Ms. Darilyn Castillo, singer, actress and former CCNY student graced the audience by performing a beautiful rendition of “Waiting for Life”, a song from the musical “Once on This Island”.

Arturo O’Farrill composer, pianist, and educator, was presented with the Artistic Achievement Award in Music. Mr. O’Farill has a worldwide repertoire of musical collaborations with great artists such as Wynton Marsalis, Dizzy Gillespie, Steve Turre and countless others. This multiple Grammy Award winner has played with the Chico O’Farill Afro Cuban Jazz Orchestra, The Carla Bley Band, and The Fort Apache Band and has composed musical scores for films ‘Hollywoodland” and “Salud”. A short video in the making of his new album, “The Offense of the Drum” was presented. Afterward, to the delight of the audience, Mr. Arturo O’Farill performed with his Grammy Award winning Afro Latin Jazz Orchestra.

With such a seamless presentation, it was very apparent that the success of the presentation was due to the incredible staff behind the scenes. Managing Director, Gregory Shanck, Artistic Director, David Covington, Technical Director, Joe Dziedzic, Assistant Technical Director, Yvette Spellman, Production Manager, Piero Ramos, Stage Manager, Mimi Craig, Box Office Manager, Derek Quinlan, Lighting Designer, Brian Aldous, Stage Crew, J. Acosta and Rae Maben and the excellent sound equipment provided by Boulevard Sound.

When the award presentation concluded the audience was escorted to Theater B’s sensuously lit, richly decorated and elaborated flowered banquet dinning space. The celebration was glorious, with a DJ spinning popular music and a generous dance floor, honorees and guests were efficiently catered to by the freshly donned, professional wait staff of Canard Inc., while eating, schmoozing and dancing the night away.

Miami’s Little Havana: A Shot of Coffee. A Slice of Cuba.


It’s just west of sleek Downtown Miami and just a few minutes away from golden beaches and turquoise surf – yet it’s a world apart. Cobblestone streets, charming shopkeepers, colorful murals, and monuments to Cuba’s heroes past and present. Little Havana is one of Miami’s most iconic neighborhoods.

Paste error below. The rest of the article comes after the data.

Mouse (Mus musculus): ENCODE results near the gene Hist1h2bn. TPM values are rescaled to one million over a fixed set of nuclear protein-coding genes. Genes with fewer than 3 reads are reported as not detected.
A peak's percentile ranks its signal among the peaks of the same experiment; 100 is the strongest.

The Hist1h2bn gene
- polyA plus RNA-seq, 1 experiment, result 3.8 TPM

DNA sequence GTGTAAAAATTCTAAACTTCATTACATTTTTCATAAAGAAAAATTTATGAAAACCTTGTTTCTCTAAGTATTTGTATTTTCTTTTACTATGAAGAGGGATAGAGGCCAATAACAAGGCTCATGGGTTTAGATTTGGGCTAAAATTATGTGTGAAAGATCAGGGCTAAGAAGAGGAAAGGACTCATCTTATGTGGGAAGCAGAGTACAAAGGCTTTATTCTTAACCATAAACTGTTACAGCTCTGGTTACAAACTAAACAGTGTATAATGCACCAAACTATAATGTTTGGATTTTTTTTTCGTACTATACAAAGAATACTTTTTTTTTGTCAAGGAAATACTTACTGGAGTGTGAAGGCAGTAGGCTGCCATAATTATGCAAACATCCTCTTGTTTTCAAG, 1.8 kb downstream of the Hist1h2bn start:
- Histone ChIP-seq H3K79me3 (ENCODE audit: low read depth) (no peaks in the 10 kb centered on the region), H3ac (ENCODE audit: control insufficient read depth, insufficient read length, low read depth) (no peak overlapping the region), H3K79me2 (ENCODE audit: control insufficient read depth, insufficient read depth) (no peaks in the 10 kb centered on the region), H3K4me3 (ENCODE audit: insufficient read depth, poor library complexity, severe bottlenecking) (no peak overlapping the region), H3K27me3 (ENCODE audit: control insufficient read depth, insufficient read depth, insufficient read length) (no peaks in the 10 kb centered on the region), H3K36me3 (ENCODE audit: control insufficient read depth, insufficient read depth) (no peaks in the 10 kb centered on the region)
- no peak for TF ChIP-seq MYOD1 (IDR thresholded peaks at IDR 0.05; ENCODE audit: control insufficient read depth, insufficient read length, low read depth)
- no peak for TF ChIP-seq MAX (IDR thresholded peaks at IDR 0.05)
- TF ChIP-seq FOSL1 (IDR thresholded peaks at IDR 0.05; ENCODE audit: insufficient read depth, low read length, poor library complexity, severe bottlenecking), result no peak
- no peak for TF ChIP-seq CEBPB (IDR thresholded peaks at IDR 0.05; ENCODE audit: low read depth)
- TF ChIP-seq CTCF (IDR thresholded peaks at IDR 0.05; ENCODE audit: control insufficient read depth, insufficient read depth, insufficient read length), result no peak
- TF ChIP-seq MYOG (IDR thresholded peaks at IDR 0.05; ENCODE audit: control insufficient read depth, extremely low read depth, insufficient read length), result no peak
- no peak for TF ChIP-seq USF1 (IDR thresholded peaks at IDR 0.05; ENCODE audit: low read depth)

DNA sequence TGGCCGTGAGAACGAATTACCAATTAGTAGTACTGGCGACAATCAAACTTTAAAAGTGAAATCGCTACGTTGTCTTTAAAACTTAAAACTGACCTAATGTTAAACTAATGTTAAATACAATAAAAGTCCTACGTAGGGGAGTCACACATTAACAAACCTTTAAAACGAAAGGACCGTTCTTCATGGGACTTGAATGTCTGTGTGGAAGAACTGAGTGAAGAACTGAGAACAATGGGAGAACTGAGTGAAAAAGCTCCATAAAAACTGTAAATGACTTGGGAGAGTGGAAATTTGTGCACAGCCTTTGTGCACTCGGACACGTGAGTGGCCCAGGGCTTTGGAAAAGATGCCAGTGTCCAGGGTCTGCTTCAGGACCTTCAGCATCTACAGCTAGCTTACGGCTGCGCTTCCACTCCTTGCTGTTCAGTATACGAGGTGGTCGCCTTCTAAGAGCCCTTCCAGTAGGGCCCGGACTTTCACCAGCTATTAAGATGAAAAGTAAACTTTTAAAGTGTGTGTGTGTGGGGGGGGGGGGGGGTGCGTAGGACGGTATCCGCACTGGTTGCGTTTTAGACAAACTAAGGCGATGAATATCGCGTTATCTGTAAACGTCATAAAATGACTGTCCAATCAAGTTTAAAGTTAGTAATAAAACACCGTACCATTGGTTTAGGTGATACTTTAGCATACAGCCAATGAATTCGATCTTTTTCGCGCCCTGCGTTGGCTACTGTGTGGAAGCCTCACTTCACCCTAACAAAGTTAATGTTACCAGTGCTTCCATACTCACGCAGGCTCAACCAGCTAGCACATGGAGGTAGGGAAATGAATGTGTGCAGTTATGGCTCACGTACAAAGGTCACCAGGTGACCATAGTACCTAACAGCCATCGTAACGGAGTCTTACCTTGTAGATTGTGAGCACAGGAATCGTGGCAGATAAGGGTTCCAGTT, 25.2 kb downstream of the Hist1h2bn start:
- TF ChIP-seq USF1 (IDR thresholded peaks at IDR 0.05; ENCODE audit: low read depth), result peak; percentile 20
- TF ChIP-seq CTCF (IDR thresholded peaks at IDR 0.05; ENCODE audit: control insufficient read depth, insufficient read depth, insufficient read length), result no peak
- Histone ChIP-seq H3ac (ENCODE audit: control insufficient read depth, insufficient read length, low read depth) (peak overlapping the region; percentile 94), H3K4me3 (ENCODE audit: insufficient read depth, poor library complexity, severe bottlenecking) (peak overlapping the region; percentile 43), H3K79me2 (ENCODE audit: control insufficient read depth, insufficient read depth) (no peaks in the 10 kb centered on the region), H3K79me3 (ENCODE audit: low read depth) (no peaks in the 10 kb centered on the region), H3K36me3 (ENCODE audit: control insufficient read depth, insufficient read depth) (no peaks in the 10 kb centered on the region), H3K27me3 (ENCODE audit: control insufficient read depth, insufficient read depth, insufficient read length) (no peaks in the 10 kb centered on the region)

As Close As You Can Get to Havana, Without Going to Havana.

For many locals, this neighborhood is the soul of the Cuban diaspora, and its heart is SW 8th Street, known as Calle Ocho. The street, bustling with activity, is lined with family-owned bakeries, coffee stands, restaurants, art galleries, cigar shops, fruit markets, and the occasional free-roaming chicken and rooster.

Through a cloud of cigar smoke, Cuban-American domino players —when not in the midst of a game at Maximo Gomez Domino Park—can be heard sharing stories about Cuba, the Miami Marlins and family. Their stories, like a Cuban coffee, are rich, flavorful and eye-opening. There’s a deep sense of nostalgia and lifelong friendships felt here. Dominos is the national game of Cuba and the clack-clack of tiles smacking down on a table is intense. It’s not always easy to follow, but the game is definitely fun to watch.

A Real Taste of Little Havana.

It’s been said that Miami has the best and most authentic Cuban food in the world. Mornings start off on the right foot at Yisell Bakery, with a guava-filled pastry and a Cuban coffee; either a cortadito or café con leche, both are espresso with steamed milk and sugar. There are restaurants up and down Calle Ocho and El Cristo is a great choice for lunch or dinner. Heading a bit farther up Calle Ocho is Versailles Restaurant. A landmark in Miami, Versailles is usually packed day and night with locals, power brokers and politicians. Even tourists will inevitably find themselves discussing Cuban politics.